The changing construction of women characters in popular Hindi-language cinema from 1970 to 2007
Abstract This study examines the changing construction of women characters in popular Hindi-language cinema from 1970 to 2007 using six films, typical of the genres at their times of release, as case studies: Pakeezah (1971, Kamal Amrohi), Umrao Jaan (1981, Muzaffar Ali), Prem Rog (1982, Raj Kapoor), Salaam Namaste (2005, Siddharth Anand), Baabul (2006, Ravi Chopra) and Ta Ra Rum Pum (2007, Siddharth Anand). The study examines general elements of Indian culture, religion, politics and economics in order to contextualise an understanding of Bollywood films as cultural products. The analysis reveals that in the films of the 1970’s and 1980’s, women characters were portrayed as docile and submissive, unable to articulate their needs even in the face of oppression, or as independent but cruel or hard-hearted; more specifically, women characters were portrayed as preservers of tradition. The 1980’s began to witness a shift in the psyche of women characters, who displayed a need to break free of their environments, thereby rising above what is traditionally expected of Indian women, namely to show tolerance toward society and men, even when unjustly treated. The findings suggest that more contemporary films show women characters as being more independent and making choices about family and work that are not based on traditional expectations of Indian womanhood. Links to some key findings from the literature are made.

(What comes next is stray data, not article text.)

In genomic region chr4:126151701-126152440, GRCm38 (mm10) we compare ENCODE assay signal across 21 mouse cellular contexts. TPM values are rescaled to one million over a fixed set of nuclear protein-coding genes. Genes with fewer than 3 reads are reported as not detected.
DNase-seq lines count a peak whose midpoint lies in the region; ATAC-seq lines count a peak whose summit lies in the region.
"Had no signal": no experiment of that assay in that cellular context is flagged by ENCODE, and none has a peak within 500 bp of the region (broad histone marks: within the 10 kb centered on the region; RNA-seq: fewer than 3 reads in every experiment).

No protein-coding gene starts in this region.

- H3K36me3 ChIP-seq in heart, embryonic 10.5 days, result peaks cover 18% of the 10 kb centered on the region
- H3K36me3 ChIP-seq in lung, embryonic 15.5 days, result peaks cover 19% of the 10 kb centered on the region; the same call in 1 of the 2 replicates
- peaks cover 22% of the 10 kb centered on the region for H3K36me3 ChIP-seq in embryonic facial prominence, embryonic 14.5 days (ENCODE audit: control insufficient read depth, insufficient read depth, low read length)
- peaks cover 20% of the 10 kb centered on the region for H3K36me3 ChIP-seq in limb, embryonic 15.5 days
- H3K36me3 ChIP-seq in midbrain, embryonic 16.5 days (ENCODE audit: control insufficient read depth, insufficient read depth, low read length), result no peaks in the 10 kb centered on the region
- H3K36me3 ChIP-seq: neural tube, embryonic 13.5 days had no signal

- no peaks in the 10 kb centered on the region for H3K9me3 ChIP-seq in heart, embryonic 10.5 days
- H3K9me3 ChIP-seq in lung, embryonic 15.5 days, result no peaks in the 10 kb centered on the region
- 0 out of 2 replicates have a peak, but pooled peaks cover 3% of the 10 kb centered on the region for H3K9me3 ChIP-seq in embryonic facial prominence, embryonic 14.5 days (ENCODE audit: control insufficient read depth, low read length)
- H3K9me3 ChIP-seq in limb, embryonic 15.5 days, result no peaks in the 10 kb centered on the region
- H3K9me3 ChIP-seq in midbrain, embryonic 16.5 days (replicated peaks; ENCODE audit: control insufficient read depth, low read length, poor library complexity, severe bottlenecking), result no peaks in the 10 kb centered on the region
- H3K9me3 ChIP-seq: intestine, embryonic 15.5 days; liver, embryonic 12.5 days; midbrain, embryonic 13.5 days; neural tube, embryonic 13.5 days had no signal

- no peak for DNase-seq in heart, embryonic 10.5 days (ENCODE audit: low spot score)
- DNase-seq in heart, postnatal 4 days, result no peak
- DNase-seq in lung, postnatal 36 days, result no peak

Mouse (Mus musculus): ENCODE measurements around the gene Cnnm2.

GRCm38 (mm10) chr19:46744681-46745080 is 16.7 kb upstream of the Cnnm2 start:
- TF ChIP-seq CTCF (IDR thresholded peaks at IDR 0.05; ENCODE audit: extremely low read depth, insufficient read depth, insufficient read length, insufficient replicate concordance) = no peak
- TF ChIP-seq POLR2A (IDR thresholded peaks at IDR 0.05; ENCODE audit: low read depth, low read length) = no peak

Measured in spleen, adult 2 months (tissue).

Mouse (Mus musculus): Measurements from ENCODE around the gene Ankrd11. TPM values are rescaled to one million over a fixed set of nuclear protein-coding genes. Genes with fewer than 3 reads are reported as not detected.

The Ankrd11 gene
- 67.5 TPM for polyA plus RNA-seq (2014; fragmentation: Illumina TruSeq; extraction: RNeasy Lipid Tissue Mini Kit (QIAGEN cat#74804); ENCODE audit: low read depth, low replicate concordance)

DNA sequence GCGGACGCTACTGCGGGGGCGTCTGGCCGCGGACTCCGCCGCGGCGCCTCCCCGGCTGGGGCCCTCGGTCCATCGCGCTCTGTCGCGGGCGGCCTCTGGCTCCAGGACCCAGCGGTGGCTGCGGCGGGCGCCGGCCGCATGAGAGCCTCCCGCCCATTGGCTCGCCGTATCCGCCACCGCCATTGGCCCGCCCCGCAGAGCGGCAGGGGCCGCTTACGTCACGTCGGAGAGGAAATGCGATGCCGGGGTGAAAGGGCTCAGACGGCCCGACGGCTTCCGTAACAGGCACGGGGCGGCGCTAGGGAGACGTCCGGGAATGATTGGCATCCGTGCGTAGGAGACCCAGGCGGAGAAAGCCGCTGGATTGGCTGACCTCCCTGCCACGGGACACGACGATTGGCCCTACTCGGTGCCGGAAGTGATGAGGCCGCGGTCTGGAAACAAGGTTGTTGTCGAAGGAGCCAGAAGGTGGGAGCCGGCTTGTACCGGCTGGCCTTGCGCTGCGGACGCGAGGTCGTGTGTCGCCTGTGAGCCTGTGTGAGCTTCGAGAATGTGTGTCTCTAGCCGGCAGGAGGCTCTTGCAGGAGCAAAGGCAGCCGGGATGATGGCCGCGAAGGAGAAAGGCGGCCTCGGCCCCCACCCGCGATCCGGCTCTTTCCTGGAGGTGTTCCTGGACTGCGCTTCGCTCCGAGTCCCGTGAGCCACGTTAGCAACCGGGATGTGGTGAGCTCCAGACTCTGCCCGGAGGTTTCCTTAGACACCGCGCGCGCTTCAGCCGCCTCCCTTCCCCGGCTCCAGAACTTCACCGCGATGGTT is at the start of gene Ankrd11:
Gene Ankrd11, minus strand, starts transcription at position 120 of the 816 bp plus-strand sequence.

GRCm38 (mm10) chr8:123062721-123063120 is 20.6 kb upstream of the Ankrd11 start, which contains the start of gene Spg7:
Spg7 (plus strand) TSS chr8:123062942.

Abstract and research report are on separate disks.